So, instead of perishable foods rotting after only three days, they can last up to three weeks. Obviously, this has the potential to change their lives. And it already has -- there are more girls attending school, for example, as their families no longer need them to sell food in the market.
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Old 06-03-2010, 01:02 AM
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if you have the time, you can find an outcropping or something and dig down into the corner, that way you can utilize shade, as well as the cooler, moister soil a few feet down. also works good for storing food for a couple days
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Old 06-03-2010, 02:16 AM
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Summer fast approaches here in SoCal as well. The Mojave can be extremely unforgiving. The Colorado Desert is far worse. Acclimating yourself to the heat is a must. Knowing the lay of the land and location of water is crucial. You can go many miles in triple digit sun without the slightest trace of water or even shade.

Long distance travel requires going from spring to seep to well, often days apart. (Can't do this very easily unless you already know exactly where they are. Plus springs that are good in June may be completely dry in July.) You travel by night and shelter by day. When you reach water you gorge and soak and then carry as much with you as you can when you leave. Food requirements are less. Digesting food takes water and produces heat, not something you want a lot of.

Nightime, OTOH, can be 40 degrees colder than the day. Low hundreds at 3p can become 60s at 3a very easily. If you are acclimated to the daytime the nights will feel very chilly. You'll want to move. Be careful you don't step in a hole or on a rattler or blunder into a cholla. It will ruin your whole vacation.

The dry terrain means little foliage. This translates into a lack of natural shade but it also means water holes can be seen for many miles from a good elevation. They are the only green around. It also means easier cross country travel. You can go in straighter lines quickly and not be restricted to trails thru the brush.

A hat with a broad brim is essential portable shade. If water is generally available, during the day you want to wear the thinnest white clothing you can, consistent with not getting sun burn. At night I guarantee you'll need more to stay warm. If water is scarce to come by, dress like a Bedouin Arab. Not terribly comfortable but remember you aren't going to be active in the heat of the day. All those layers of loose cotton keep the moisture close to the body and insulate against external heat. Erect your shelter before it gets hot. Once the ground gets heated up in the sun it can be 30-40 degrees hotter than the air. If that happens your only choice is to burrow down as deep as you can for a cool surface to rest on or figure out how to rig a hammock under your shelter.

But at least it is a dry heat. 110 degrees at 10% humidity in the shade can be quite comfortable compared to 90 degrees and 90%.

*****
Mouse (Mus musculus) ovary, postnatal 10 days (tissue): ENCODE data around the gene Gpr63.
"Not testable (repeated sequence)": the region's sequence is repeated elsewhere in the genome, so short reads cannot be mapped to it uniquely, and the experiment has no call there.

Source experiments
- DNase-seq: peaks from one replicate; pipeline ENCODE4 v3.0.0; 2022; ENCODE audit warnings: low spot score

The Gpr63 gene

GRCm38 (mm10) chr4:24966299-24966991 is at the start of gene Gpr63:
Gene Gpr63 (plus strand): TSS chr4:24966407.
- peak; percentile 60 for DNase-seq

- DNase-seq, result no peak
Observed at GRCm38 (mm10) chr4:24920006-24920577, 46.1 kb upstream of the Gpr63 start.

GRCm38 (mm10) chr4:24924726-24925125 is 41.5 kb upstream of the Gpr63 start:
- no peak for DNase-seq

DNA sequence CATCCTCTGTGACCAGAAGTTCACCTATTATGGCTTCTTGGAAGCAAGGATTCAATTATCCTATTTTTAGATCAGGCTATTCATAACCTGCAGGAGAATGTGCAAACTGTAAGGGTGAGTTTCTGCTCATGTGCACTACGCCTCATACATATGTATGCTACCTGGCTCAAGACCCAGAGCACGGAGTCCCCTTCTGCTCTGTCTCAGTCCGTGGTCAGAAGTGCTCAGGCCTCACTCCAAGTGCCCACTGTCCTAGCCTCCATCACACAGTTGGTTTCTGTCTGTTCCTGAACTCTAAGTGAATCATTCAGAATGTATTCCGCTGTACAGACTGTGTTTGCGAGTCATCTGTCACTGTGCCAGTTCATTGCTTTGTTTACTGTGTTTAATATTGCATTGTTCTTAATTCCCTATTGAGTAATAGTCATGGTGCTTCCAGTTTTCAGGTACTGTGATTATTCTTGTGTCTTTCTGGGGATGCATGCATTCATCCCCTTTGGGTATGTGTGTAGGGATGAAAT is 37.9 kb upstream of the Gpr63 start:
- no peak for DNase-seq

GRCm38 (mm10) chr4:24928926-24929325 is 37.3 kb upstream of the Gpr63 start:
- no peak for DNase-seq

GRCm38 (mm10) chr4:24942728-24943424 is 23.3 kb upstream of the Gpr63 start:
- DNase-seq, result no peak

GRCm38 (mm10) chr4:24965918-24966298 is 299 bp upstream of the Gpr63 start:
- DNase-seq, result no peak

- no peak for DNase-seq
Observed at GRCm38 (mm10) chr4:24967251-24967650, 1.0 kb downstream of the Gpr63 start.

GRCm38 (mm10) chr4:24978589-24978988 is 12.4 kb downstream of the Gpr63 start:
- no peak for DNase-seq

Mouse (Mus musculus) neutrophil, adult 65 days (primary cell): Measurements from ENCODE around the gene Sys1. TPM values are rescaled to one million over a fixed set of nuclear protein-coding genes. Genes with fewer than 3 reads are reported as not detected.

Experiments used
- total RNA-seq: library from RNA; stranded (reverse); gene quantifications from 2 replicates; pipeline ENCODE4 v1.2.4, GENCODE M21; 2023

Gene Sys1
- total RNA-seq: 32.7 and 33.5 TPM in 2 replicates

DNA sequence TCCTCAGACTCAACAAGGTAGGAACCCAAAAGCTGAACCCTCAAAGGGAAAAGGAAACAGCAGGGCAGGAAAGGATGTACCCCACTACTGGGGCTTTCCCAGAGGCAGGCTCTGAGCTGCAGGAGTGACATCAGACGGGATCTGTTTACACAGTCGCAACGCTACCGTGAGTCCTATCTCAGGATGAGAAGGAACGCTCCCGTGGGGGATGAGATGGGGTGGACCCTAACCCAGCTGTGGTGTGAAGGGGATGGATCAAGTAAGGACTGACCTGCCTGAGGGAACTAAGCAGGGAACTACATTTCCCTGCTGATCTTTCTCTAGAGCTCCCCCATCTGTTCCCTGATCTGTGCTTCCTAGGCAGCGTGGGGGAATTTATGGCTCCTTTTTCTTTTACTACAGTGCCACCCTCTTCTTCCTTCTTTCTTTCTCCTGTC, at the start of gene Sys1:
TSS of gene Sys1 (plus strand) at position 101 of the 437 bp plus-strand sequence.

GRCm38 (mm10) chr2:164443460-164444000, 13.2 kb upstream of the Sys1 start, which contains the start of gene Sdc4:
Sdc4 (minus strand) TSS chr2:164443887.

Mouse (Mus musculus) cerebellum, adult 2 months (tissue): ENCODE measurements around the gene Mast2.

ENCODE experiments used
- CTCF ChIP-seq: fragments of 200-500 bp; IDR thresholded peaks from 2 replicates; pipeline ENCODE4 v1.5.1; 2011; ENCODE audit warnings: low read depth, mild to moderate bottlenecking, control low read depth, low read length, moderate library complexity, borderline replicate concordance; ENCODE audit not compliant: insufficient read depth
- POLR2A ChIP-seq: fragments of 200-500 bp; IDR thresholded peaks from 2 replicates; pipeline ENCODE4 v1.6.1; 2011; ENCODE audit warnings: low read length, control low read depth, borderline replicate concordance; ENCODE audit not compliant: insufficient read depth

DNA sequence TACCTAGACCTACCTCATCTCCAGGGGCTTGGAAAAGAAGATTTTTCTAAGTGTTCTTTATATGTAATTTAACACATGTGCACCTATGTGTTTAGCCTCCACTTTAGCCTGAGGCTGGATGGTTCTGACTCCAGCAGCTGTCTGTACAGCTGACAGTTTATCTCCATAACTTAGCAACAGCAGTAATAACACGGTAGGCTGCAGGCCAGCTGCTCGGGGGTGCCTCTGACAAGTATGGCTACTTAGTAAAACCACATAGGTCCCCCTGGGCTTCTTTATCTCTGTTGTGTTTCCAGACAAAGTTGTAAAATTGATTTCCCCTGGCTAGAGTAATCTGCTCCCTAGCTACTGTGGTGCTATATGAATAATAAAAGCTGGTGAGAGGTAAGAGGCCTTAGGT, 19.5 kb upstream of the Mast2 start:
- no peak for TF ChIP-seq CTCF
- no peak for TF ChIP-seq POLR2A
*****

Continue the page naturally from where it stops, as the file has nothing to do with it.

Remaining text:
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Old 06-03-2010, 07:58 AM
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Here in AZ the hottest time of the day is also around 5, but when it's 110 degrees who cares lol. It's so dry here that humidity isn't a problem until monsoon season and even then it's only after it rains and the sun comes back out that it's an issue.
Thanks!
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Old 06-03-2010, 08:35 AM
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Quote:
Originally Posted by SwampRatLost View Post
I'm not sure if this is the case everywhere, but here in SE Louisiana, the hottest part of the day is not Noon, but between 2pm and 5pm. So definately morning is the best time to do any work.

If you are somewhere that you have access to these materials....

Cool Fridge without using electricity...
http://www.newmediaexplorer.org/chri...ectricity.htm/

This is Mohammed Bah Abba's Pot-in-pot invention. In northern *****ia, where Mohammed is from, over 90% of the villages have no electricity. His invention, which he won a Rolex Award for (and $100,000), is a refrigerator than runs without electricity.
Here's how it works. You take a smaller pot and put it inside a larger pot. Fill the space in between them with wet sand, and cover the top with a wet cloth. When the water evaporates, it pulls the heat out with it, making the inside cold. It's a natural, cheap, easy-to-make refrigerator.
So, instead of perishable foods rotting after only three days, they can last up to three weeks. Obviously, this has the potential to change their lives. And it already has -- there are more girls attending school, for example, as their families no longer need them to sell food in the market.
What a cool idea! I have no need for it, but who knows, might come in handy one day.
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Old 06-03-2010, 08:36 AM
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Quote:
Originally Posted by wyldflwr View Post
Here in AZ the hottest time of the day is also around 5, but when it's 110 degrees who cares lol. It's so dry here that humidity isn't a problem until monsoon season and even then it's only after it rains and the sun comes back out that it's an issue.
Thanks!
I grew up in AZ, then I moved to Kansas. You guys don't know what heat is.
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Old 06-03-2010, 09:30 AM
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Tea is a diuretic, I wouldn't drink it if I wanted my bod to cool itself.
Sorry, Letsgetreal.